Munich Re profit slumps as investments take €900m hit

Reinsurer warns that volatile markets, an economic slowdown and the fallout from the Ukraine war have increased uncertainty

Munich Re’s profit slumped as the reinsurer took a hit of more than €900 million to its investment portfolio in a volatile quarter for financial markets.

The Munich-based company wrote down the value of its holdings by €908 million in the three months through June, mainly reflecting declines in the value of its equity investments. That reduced income from investments by half, and profit for the group by 31 per cent to €768 million, according to a statement Tuesday.

While Munich Re confirmed its target for a profit of €3.3 billion this year, it warned that volatile markets, an economic slowdown and the financial fallout from Russia’s invasion of Ukraine have increased uncertainty. Munich Re suspended new business in Russia and Belarus in March, and said it would stop investments there.

The reinsurer already wrote down the value of Russian and Ukrainian bonds by almost €700 million in the first quarter, and also booked about €200 million in war-related reinsurance costs in the first half of the year.


“That is our current best estimate. We can only book numbers based on what we currently know,” Munich Re chief financial officer Christoph Jurecka said in an interview on Bloomberg Television, referring to war costs. “It’s still in the early days with a lot of uncertainty around.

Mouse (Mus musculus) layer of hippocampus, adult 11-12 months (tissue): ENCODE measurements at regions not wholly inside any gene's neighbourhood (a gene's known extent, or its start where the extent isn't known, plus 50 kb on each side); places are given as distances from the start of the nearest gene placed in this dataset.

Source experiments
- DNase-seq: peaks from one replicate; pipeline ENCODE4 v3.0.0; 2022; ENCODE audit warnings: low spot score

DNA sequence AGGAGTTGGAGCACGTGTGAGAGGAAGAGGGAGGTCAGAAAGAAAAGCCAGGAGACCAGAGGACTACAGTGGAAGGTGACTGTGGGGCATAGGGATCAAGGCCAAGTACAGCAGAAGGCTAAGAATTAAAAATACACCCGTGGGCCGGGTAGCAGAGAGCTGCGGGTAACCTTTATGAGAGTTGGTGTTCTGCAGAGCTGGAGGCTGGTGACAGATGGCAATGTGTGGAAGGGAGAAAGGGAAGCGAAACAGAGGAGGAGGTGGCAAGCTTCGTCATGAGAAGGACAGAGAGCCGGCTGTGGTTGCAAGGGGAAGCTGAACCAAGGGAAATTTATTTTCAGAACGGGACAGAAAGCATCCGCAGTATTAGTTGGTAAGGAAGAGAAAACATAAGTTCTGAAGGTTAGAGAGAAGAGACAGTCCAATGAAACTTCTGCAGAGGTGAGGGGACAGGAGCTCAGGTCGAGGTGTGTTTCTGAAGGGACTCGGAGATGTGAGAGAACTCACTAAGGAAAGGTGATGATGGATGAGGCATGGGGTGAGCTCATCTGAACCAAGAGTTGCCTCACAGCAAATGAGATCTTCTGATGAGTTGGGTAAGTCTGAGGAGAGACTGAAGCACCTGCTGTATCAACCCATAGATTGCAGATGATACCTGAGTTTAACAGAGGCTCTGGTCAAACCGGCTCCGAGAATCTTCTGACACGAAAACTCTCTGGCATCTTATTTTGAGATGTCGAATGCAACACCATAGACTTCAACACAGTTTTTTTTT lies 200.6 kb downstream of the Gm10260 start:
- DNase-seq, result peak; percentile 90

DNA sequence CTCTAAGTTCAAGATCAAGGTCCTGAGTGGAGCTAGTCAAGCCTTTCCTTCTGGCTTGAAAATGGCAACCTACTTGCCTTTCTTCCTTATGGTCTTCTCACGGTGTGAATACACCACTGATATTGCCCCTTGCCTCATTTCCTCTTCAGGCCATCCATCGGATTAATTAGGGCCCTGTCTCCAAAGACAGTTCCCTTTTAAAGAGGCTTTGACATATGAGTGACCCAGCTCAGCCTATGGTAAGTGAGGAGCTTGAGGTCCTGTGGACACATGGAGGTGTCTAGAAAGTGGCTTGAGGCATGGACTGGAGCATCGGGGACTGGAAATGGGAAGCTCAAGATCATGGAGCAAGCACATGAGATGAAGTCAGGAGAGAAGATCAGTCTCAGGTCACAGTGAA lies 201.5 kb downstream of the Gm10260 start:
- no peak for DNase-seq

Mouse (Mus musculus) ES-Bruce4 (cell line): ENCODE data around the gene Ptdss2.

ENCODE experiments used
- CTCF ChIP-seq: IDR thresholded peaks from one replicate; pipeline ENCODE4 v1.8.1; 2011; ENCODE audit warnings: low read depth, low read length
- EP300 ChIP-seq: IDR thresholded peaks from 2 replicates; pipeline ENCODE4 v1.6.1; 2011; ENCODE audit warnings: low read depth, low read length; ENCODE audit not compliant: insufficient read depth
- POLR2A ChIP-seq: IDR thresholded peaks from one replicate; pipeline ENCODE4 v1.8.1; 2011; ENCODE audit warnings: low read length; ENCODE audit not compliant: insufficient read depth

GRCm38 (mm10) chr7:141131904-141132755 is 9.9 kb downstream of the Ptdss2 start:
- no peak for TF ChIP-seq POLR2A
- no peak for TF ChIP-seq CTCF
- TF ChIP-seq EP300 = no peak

Shares of Munich Re rose 1 per cent in mid-morning trading in Frankfurt, with analysts pointing to a surprisingly strong solvency ratio, a key measure of financial strength. Investment income was lower than expected, analysts at Citigroup wrote in a note.

Major loss expenditures from natural catastrophes are posing another challenge, increasing by about a quarter. The costliest natural catastrophe for Munich Re in the quarter was the drought in South America, with losses amounting to about €130 million.

Extreme heat and arid conditions this summer have also led to water scarcity and wildfires in Europe. It is difficult to put an exact figure on costs from those events as their effects take a while to emerge, Munich Re has said earlier.

In the July reinsurance renewals Munich Re increased the volume of business written by 6 per cent while keeping prices stable. The primary focus of the renewals was on the Americas and Australia, and with global clients. – Bloomberg